There is a common misconception (although not definitive one way or the other) that wind-turbines and bird migration are incompatible. A Treehugger posts attempts to illuminate some of this disparity (read the whole post), with a recap: "In the United States, cars and trucks wipe out millions of birds each year, while 100 million to 1 billion birds collide with windows. According to the 2001 National Wind Coordinating Committee study, “Avian Collisions with Wind Turbines: A Summary of Existing Studies and Comparisons to Other Sources of Avian Collision Mortality in the United States," these non-wind mortalities compare with 2.19 bird deaths per turbine per year. That's a long way from the sum mortality caused by the other sources."

:: image via
So as we narrow the focus to more micro-scale analysis - how do we determine and map these semi-predictable flows to a resolution that is adequate for real design strategies. A recent post on Pruned on 'Faunal High Jinks' had a vision of some possibilities, using RFID technology is Michiko Nitta's 'Animal Messaging Service' (A.M.S.) which proposes a guerilla postal service to reduce our impact to the global ecosystem destruction.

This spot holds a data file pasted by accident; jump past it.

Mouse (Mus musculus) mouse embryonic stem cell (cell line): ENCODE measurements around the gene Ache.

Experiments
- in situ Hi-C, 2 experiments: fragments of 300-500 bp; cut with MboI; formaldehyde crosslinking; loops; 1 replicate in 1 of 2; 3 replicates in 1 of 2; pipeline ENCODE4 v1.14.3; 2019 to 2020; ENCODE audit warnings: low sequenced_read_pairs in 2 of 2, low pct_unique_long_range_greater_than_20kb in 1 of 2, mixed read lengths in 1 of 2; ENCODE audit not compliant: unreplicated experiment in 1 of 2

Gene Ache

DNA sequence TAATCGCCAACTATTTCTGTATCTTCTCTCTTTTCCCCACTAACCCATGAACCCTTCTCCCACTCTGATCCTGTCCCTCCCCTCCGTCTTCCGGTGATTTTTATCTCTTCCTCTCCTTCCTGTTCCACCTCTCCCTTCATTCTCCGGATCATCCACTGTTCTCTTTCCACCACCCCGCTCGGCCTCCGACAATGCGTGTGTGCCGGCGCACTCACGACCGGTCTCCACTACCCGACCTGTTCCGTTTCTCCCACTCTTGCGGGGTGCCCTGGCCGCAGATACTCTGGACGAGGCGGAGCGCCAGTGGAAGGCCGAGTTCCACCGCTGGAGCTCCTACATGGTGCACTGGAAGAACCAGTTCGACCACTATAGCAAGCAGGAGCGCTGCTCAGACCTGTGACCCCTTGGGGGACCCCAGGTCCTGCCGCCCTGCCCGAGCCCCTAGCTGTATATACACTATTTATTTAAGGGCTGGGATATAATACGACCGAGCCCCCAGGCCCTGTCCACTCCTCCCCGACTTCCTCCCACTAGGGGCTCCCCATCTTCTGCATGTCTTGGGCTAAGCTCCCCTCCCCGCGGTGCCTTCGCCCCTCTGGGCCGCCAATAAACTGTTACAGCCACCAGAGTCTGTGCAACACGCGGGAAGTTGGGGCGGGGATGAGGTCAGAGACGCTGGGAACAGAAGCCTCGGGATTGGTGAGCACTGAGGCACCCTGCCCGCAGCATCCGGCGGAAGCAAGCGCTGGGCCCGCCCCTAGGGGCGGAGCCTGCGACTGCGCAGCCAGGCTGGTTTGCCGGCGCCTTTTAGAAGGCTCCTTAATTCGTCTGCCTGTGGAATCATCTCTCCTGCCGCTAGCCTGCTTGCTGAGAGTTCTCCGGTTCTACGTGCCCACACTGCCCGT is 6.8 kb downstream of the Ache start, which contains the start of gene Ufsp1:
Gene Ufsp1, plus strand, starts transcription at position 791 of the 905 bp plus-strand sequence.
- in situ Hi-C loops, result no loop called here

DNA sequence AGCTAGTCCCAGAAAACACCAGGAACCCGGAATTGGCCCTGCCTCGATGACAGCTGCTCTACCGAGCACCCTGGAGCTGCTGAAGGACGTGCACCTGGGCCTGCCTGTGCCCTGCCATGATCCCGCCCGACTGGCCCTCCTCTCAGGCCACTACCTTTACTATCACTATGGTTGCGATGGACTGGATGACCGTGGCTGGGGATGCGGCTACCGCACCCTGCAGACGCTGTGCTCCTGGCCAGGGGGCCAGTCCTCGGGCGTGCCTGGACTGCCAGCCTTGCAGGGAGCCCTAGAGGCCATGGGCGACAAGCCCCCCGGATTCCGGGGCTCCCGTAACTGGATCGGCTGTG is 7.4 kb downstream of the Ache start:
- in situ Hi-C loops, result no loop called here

:: image via Pruned

Pruned does a great job of giving an overview and the usual informative context around the project: "The A.M.S. is an alternative form of communication whereby so-called extreme green guerrillas “send messages internationally by hacking into the animal migration system.” The environmental benefit of this is that it doesn't tie you to big corporations, as one would be if using the Internet and mobile phones, and unlike conventional postal systems, it doesn't leave a huge carbon footprint."